Vodafone UK has launched a national programme giving up to 100 rural communities across the UK the opportunity to apply for mobile access.
Vodafone is calling for communities to work together, in partnership with their local MP, to apply for the installation of Vodafone’s innovative Open Sure Signal technology in their villages and hamlets and bring Vodafone 3G mobile coverage to their area.
In addition to Vodafone’s domestic Sure Signal device, up to one million people could have mobile signal in their community*.
Vodafone’s initial Rural Open Sure Signal trial has seen the connection of 12 rural communities across the UK, from Walls in the Shetland Islands to Newton St Cyres in Devon.
Communities connected so far have been enjoying social media using mobile internet whilst businesses, from GPs to a mussel farmer, now have mobile signal to help make their businesses work better.
In rural and remote locations across the UK, networks can struggle to deliver coverage via traditional means.
This may be due to the geography of the area or difficulties with planning permission in areas such as national parks and areas of outstanding natural beauty.
Vodafone Open Sure Signal uses ‘femtocell’ technology to provide a Vodafone 3G signal in areas where traditional mobile coverage has been unable to reach.
Mobile connectivity has been identified by many commentators as playing a vital role in keeping communities in touch and helping to support rural economies.
The economics of getting mobile coverage into rural areas by traditional methods, however, can mean that some communities have less opportunity than others to benefits from mobile connectivity.
Ofcom’s latest annual Communications Market Report highlights that half the UK population now use their mobile phone to access the internet.
Vodafone Rural Open Sure Signal not only enables Vodafone 3G voice services, but also provides the community with much needed access to the internet via their mobile.
About the size of a domestic broadband box and in a range of colours (white/grey/brown), the units use existing broadband services to deliver the Vodafone 3G mobile signal.
The units can be installed on any number of buildings including village halls, pubs, shops and homes across the community to ensure widespread mobile coverage.
Jeroen Hoencamp, Vodafone UK chief executive, said:
“This is an opportunity for people to make a real difference to their community and to be part of our commitment to close the digital divide between rural and urban areas.
“Bringing mobile coverage and mobile internet to rural areas gives communities a real boost – both economically and socially.
“I’m looking forward to seeing the successful communities light up and start to experience the benefits mobile connectivity will bring to each and every community involved.”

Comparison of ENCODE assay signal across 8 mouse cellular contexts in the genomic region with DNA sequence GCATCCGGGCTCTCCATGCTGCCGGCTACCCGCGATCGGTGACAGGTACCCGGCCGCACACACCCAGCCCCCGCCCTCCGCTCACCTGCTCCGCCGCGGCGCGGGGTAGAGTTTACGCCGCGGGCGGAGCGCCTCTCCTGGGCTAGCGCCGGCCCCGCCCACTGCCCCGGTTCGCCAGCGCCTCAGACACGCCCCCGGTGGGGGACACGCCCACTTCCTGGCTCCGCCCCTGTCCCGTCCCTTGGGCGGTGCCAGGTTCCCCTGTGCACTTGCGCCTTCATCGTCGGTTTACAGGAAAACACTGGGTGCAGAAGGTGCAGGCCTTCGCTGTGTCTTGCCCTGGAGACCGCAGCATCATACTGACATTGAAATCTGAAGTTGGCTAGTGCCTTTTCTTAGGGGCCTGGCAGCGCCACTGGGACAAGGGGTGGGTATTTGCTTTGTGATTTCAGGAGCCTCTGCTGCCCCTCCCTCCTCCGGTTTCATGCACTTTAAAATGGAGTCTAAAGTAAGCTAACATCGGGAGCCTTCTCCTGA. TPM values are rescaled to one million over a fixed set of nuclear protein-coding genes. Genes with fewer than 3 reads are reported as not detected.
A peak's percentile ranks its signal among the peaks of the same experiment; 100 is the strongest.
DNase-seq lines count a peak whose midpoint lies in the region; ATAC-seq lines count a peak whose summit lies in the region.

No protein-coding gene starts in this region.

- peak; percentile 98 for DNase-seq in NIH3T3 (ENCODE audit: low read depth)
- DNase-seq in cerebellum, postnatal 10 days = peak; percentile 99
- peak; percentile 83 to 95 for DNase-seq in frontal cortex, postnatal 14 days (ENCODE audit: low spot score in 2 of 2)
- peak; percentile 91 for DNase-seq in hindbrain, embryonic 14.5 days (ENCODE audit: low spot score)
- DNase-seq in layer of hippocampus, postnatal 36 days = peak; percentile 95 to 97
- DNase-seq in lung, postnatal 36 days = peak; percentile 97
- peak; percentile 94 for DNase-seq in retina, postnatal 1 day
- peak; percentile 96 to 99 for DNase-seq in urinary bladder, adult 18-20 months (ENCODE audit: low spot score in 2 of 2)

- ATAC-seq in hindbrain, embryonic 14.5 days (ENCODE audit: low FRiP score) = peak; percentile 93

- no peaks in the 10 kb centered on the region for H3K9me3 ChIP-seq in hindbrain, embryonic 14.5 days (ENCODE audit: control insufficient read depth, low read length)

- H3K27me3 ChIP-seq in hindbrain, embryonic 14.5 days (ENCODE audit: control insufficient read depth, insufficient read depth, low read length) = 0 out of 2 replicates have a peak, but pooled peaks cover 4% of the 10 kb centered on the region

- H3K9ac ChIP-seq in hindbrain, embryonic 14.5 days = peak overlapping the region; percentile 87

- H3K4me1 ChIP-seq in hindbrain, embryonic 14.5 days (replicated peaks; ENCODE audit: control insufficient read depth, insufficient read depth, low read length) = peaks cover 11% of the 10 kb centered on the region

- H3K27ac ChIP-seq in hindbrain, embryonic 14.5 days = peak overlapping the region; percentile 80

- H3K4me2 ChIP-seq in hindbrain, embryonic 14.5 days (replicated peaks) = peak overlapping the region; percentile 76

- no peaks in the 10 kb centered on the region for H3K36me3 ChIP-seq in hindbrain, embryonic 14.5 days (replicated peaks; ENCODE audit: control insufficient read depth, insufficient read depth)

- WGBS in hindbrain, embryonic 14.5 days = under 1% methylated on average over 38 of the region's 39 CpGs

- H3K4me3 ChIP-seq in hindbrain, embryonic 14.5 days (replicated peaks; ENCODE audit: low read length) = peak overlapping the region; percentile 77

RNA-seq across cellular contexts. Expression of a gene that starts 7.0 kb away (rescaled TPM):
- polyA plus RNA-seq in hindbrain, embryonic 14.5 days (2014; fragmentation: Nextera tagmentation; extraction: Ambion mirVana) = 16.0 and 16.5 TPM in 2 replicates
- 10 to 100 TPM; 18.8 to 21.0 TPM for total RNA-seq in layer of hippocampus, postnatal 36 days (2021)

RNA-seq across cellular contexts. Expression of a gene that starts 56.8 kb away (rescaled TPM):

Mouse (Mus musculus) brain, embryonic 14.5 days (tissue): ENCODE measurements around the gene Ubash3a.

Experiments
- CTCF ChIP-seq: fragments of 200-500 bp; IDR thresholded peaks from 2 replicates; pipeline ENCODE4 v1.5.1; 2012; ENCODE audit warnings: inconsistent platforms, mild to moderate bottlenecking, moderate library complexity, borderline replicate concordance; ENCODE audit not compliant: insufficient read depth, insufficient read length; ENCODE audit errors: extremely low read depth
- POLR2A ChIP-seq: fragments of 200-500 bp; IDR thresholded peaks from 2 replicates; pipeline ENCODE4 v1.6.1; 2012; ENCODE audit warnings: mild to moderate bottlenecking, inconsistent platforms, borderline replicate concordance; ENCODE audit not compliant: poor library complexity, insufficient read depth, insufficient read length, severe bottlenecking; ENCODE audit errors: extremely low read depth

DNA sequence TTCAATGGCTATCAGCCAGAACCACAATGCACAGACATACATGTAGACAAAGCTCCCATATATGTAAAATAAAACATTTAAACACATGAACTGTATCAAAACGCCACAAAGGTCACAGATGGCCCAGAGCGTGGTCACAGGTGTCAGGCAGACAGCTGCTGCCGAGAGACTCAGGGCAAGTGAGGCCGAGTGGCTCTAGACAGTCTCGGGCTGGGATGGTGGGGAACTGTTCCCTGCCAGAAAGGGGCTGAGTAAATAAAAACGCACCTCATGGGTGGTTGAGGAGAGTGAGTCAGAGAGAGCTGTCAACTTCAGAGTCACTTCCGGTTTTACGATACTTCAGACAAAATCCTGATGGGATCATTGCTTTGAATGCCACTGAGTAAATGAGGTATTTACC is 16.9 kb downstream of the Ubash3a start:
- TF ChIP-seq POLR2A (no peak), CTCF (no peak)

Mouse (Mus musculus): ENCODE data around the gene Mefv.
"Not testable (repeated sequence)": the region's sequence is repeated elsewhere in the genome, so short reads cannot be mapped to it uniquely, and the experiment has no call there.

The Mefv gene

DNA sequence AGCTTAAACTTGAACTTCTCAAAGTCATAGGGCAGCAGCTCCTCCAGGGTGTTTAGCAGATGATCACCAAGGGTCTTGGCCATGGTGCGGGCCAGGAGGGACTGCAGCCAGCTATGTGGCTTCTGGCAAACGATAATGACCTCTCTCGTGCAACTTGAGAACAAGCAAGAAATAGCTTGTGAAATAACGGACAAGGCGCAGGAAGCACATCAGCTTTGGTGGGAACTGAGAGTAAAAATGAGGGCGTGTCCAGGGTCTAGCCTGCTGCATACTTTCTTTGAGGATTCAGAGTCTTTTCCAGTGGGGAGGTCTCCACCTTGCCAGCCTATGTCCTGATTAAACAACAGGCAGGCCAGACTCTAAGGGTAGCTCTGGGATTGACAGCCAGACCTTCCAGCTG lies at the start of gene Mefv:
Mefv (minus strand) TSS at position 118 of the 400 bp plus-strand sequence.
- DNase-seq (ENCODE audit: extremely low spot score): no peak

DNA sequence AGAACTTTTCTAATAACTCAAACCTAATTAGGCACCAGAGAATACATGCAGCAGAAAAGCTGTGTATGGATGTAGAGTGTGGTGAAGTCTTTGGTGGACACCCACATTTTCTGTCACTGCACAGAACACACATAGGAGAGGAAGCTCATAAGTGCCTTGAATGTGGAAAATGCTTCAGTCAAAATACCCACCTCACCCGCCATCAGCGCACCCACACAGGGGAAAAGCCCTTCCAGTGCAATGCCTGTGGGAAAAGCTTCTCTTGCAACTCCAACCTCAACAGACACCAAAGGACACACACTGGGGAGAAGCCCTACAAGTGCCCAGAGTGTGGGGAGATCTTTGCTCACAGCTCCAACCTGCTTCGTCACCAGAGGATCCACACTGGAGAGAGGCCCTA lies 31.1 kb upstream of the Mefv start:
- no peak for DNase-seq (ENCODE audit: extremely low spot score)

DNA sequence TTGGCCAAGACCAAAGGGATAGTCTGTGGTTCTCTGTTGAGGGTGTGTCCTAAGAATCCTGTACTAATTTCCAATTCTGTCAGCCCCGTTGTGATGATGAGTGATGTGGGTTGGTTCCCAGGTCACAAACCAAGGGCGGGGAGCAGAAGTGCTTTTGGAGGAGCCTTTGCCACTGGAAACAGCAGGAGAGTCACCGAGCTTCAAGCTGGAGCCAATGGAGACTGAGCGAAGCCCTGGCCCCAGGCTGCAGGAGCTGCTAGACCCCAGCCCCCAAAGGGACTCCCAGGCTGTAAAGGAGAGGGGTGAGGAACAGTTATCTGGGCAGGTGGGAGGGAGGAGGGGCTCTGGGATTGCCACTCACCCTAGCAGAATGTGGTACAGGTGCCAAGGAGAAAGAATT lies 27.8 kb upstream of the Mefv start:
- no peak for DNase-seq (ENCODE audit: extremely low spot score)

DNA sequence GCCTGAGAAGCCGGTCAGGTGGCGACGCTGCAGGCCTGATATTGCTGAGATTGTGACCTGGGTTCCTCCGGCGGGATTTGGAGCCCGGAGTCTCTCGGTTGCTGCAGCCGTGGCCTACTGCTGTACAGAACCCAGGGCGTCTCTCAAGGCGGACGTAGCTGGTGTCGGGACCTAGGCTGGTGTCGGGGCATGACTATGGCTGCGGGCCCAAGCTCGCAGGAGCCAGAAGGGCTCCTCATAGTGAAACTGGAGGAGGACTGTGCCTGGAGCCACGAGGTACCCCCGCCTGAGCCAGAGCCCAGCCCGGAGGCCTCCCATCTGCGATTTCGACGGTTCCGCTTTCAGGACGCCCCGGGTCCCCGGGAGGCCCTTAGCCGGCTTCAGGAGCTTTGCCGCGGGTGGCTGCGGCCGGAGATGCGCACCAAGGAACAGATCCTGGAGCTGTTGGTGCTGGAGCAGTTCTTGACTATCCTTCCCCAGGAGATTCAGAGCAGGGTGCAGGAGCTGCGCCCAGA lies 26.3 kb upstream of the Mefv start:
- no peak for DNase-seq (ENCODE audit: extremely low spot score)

Ed Vaizey, Minister for Culture, Communications and Creative Industries, said:
“Mobile coverage can make a huge difference particularly to more rural and isolated communities.
“Vodafone’s Open Sure Signal technology offers communities the chance to transform their lives by bringing them technology many of us take for granted.
“I urge people to work together with their MPs to take this opportunity and bring mobile coverage to their homes.”
David Blake, project development officer at Cranborne Chase and West Wiltshire Downs AONB and Village Champion for one of the initial trial communities, said:
“I am delighted that Vodafone chose Cranborne to be one of the communities that will spearhead this technology.
“It lifted the blight of being a not-spot for mobile phone reception from our village and it shows what can be done when small businesses, large companies and public organisations work together for the common good.
“Being an Area of Outstanding Natural Beauty does not mean that we are preserved in aspic like an exhibit.
“On the contrary, it means that sustainable development is the key to our future and this cannot be achieved without modern communications.”
As well as using Rural Open Sure Signal to plug 100 rural “not-spots”, Vodafone is spending more than £1 billion on its network and services across the country this year, including extending its 4G coverage to 259 cities and towns and thousands of smaller communities across the UK.
That investment comes on top of the £802m that Vodafone spent acquiring the widest portfolio of mobile spectrum in last year’s auction of new capacity by Ofcom.
Vodafone have pledged to provide coverage using 2G, 3G or 4G services to 98 per cent of the UK population in the next few years.
Applications for the Rural Open Sure Signal programme close on 14 October 2014 with the first communities to be connected by the end of the year.
For more information on the programme and how to apply visit www.vodafone.co.uk/rural